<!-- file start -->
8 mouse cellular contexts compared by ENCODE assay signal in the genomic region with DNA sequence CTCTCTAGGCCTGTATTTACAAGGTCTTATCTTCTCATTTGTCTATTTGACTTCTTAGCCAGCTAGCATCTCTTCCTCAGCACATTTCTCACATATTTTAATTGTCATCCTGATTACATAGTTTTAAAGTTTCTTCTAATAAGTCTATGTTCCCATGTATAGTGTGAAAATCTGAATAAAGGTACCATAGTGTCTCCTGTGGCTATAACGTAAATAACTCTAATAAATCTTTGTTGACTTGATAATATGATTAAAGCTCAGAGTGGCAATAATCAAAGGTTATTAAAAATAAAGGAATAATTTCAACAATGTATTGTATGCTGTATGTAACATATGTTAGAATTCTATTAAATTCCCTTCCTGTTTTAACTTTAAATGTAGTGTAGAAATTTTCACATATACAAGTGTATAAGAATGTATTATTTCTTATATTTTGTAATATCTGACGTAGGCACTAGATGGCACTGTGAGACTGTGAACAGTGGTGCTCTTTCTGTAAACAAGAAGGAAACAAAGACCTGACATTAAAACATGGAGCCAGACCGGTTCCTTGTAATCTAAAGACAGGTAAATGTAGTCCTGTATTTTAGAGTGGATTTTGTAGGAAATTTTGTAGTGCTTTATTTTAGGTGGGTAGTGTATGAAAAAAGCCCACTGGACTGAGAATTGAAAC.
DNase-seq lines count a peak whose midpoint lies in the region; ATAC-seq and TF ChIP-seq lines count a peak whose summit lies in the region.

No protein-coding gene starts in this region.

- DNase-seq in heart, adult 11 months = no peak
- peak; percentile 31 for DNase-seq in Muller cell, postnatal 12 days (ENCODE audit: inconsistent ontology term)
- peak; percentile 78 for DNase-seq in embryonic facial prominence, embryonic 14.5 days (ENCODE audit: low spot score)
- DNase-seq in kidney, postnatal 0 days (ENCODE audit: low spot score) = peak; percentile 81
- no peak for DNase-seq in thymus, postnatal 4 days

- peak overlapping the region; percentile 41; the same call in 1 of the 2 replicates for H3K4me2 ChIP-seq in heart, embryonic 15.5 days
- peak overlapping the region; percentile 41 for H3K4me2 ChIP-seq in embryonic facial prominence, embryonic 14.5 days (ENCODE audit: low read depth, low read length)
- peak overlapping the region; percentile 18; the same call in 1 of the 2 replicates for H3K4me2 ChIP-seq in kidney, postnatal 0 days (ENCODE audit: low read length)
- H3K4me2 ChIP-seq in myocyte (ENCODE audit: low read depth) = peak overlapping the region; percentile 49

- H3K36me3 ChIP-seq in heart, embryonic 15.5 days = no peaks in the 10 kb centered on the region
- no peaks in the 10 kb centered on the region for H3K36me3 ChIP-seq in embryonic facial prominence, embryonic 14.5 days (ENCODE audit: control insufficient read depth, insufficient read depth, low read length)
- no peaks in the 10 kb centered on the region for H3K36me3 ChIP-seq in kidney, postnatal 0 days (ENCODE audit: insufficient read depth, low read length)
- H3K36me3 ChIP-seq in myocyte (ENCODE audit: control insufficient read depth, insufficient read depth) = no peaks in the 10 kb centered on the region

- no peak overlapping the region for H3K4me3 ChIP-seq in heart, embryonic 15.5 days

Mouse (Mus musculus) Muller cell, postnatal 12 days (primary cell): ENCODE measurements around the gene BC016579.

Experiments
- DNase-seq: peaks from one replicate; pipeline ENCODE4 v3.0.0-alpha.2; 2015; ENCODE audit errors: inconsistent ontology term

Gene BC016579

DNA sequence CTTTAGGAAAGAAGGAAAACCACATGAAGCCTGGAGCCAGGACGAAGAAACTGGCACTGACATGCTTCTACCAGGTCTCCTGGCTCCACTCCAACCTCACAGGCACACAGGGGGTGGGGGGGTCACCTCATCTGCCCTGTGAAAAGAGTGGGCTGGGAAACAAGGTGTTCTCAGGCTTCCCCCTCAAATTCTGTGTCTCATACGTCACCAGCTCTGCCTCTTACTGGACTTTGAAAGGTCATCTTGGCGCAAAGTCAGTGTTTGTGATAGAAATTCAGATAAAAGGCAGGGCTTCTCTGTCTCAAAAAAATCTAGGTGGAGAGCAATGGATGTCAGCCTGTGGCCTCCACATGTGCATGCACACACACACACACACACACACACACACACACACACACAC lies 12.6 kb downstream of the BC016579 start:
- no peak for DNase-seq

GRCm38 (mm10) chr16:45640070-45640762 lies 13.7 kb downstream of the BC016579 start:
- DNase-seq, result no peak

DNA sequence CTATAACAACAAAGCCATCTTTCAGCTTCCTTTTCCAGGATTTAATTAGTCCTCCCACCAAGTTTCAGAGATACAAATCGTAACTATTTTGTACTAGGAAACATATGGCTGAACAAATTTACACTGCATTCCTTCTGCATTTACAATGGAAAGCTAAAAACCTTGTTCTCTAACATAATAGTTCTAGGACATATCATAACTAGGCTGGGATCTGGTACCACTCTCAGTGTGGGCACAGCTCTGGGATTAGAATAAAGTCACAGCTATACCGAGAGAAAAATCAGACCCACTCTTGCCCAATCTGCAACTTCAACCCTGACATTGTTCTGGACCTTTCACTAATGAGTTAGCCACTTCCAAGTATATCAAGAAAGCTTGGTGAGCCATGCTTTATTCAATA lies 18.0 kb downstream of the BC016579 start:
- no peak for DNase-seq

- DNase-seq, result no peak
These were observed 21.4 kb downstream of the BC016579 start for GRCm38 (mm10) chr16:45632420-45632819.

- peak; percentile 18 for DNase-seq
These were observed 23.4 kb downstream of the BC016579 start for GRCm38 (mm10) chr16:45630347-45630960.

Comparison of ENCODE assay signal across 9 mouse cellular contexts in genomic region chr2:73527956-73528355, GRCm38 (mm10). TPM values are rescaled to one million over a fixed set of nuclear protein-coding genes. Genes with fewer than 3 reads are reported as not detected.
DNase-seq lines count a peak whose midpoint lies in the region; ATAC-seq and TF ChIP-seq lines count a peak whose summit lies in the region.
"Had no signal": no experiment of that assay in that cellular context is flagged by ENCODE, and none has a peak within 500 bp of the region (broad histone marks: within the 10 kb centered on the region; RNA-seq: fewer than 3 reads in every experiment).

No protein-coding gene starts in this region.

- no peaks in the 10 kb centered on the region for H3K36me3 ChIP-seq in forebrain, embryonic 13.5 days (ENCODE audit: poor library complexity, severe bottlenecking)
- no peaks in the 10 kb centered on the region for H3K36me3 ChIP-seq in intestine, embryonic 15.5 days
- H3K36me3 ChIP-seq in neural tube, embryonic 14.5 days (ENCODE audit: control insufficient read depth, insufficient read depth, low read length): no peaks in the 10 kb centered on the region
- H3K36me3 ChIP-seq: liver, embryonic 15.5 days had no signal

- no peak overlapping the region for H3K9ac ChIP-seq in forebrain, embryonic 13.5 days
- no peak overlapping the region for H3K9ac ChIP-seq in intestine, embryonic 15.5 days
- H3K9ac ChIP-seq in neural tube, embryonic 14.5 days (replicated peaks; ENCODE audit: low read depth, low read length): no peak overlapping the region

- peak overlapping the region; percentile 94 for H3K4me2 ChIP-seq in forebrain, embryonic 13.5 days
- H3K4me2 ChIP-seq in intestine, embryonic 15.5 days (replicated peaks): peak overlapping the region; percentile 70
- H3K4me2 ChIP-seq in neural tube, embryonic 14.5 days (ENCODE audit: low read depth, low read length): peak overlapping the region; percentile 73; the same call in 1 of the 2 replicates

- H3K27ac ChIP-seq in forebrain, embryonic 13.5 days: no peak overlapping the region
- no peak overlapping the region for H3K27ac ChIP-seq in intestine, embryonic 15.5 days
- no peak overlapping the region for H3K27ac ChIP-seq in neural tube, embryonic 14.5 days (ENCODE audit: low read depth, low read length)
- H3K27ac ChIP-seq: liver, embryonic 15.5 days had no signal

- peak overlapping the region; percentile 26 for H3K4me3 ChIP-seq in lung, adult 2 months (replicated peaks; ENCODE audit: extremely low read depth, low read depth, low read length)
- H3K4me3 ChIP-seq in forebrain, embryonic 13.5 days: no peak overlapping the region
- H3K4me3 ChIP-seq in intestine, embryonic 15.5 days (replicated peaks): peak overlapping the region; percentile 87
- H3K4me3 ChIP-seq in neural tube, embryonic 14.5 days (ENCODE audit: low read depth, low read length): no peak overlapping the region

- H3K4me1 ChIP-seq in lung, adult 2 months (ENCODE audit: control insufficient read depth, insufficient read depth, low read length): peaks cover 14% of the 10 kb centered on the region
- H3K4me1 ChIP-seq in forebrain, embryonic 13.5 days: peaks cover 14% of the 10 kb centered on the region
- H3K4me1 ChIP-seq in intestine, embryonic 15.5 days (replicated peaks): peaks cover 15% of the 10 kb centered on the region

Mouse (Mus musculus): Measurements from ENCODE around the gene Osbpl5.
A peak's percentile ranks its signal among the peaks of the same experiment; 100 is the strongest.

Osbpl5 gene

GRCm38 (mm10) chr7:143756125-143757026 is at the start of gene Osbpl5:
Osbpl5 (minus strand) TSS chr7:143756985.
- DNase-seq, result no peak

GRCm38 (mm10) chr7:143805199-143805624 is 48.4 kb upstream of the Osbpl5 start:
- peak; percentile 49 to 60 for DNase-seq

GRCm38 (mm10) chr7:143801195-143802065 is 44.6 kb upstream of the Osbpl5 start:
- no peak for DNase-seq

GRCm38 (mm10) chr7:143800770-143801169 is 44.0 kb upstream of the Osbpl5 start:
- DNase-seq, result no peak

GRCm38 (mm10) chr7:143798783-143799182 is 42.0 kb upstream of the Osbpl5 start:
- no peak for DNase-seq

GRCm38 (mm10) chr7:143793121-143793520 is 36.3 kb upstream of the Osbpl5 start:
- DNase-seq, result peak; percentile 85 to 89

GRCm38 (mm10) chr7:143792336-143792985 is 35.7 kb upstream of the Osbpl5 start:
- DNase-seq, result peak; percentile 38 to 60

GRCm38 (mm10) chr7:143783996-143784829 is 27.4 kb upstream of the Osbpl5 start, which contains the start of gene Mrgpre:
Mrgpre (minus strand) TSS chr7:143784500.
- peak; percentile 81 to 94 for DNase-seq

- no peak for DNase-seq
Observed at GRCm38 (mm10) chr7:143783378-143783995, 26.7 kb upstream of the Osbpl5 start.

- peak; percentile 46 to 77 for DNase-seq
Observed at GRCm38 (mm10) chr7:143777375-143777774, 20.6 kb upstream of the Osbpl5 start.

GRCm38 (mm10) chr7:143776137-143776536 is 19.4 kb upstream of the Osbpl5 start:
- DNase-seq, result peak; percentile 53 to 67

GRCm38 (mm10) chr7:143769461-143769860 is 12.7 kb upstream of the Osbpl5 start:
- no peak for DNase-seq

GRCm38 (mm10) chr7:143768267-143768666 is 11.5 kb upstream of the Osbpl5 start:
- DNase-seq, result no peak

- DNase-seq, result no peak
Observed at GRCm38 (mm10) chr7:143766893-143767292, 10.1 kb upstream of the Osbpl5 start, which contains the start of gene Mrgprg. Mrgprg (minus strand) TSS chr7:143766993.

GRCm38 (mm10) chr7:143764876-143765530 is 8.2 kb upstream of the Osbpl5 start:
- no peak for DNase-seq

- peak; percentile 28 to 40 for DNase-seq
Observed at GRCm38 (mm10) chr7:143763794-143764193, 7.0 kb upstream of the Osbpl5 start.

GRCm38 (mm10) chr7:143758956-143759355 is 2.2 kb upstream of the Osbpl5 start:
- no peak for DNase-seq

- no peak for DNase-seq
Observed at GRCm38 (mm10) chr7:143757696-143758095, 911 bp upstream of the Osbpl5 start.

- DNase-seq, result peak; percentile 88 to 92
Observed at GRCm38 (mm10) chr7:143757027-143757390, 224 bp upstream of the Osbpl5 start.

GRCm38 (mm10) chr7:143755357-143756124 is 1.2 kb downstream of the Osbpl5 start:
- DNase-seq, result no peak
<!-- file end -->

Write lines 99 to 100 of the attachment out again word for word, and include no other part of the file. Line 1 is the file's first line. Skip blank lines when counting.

Observed at GRCm38 (mm10) chr7:143757027-143757390, 224 bp upstream of the Osbpl5 start.

GRCm38 (mm10) chr7:143755357-143756124 is 1.2 kb downstream of the Osbpl5 start: